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County Supervisors Take Office, Warn Of Tough Times Ahead

San Diego County Supervisors Bill Horn and Ron Roberts warned today that tough times were ahead, as they and other elected officials took their oaths of office today.

"We have a difficult future ahead of us,'' said Horn, who was later named the chairman of the body. "I'm sure it will take more than one year to get out this, but the state of California has a big hole to climb out of."

Horn and Roberts were re-elected in November after becoming the first supervisor incumbents in 12 years to be forced into a runoff.


"We have a lot of challenges ahead of us, and we're going to face those as we have the past 15 years," Roberts said.

He promised that pain for county residents would be kept to a minimum.

San Diego County, like other governments, are battling budget shortfalls because of the poor economy and fiscal troubles with the state of California, which directs tax revenues to local agencies.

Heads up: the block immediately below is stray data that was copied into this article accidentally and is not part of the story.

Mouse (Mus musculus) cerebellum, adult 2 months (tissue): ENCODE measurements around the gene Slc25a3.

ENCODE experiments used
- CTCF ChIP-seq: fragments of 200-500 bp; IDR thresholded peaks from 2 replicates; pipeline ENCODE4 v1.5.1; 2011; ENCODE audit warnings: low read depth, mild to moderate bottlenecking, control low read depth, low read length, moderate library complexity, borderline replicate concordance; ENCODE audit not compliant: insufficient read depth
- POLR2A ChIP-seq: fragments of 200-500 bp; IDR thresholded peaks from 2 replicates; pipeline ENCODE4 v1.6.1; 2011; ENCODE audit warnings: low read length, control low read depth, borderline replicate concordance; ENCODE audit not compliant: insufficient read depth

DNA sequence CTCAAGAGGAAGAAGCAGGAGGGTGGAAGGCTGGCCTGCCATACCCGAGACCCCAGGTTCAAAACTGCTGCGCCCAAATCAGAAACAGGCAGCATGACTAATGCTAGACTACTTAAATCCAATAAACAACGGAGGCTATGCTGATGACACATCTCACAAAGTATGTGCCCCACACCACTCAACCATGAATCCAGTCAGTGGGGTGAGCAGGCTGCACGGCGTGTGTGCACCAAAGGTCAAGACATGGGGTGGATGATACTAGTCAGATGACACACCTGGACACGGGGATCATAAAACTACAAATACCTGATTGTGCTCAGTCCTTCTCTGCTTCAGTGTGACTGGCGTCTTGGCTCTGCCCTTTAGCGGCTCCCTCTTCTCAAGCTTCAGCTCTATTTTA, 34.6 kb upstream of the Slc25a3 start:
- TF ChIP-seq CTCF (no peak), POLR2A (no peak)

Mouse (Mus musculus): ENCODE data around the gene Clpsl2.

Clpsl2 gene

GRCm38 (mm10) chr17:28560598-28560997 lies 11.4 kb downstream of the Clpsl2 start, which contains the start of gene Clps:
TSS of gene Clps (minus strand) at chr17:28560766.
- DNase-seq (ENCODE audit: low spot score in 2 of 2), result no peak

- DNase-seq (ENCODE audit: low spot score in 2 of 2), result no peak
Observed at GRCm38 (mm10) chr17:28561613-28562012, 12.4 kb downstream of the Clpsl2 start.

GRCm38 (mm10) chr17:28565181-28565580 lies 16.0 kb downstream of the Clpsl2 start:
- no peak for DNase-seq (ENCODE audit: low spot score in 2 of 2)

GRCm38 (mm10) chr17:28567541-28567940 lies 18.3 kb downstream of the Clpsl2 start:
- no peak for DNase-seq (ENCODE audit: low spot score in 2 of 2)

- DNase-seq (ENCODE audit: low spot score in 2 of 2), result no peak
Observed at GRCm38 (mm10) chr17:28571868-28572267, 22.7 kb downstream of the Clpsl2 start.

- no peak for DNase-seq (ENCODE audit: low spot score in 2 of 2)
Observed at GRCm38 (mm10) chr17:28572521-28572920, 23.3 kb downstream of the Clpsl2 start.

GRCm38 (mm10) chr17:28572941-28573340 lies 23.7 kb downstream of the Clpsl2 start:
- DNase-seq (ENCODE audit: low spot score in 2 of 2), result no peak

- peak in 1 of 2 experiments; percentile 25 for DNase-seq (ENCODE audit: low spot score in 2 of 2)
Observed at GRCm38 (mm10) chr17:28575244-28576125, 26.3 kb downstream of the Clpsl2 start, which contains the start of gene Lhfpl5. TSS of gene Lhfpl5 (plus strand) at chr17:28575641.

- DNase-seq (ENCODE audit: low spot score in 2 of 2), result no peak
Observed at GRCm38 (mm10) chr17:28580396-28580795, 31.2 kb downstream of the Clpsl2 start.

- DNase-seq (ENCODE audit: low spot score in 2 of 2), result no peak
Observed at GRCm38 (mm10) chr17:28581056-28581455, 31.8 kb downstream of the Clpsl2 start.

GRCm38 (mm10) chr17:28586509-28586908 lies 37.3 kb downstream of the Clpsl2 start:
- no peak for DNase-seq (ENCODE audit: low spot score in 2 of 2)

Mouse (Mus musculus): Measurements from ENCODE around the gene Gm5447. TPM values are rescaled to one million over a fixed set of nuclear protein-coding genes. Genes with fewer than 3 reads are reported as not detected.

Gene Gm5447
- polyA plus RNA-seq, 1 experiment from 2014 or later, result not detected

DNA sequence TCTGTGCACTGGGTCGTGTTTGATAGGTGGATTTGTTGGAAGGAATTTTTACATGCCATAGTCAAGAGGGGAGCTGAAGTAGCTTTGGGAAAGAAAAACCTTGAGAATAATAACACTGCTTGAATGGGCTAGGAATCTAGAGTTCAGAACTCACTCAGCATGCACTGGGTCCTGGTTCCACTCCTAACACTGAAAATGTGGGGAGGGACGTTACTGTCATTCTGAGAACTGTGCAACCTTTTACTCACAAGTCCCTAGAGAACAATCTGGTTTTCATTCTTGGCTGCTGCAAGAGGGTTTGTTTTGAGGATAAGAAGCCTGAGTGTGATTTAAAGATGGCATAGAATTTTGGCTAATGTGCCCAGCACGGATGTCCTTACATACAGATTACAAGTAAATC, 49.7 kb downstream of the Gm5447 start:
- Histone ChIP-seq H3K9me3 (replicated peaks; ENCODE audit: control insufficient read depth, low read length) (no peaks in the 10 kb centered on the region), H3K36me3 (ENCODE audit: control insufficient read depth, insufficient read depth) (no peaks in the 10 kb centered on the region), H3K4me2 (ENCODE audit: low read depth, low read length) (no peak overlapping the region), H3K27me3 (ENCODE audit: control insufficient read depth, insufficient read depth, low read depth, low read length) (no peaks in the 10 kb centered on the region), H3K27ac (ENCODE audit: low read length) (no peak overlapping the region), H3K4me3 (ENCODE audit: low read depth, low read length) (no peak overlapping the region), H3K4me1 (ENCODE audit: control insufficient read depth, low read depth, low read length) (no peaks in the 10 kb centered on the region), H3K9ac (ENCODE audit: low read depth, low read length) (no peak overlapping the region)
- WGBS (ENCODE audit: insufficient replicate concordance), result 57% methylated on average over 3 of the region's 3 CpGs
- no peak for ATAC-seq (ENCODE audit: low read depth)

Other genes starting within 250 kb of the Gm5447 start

The makeup of the board has been unchanged since 1995. In June, voters passed a term limits proposition that will limit supervisors to two terms, beginning now.

Other elected and re-elected county officials who were sworn-in were District Attorney Bonnie Dumanis, Sheriff Bill Gore, Assessor/Recorder/Clerk Ernest Dronenburg and Treasurer-Tax Collector Dan McAllister.


Gore, who was appointed to succeed Bill Kolender in 2009 and elected to the job in June, noted 2010's turbulence with the kidnapping and killing of Chelsea King, the discovery of the body of Amber Dubois, the death of Deputy Ken Collier -- who died after his patrol car crashed during a chase on state Route 52 -- and the burning down of a house full of homemade explosives.

"This department never missed a beat," Gore said. "They rose to every challenge."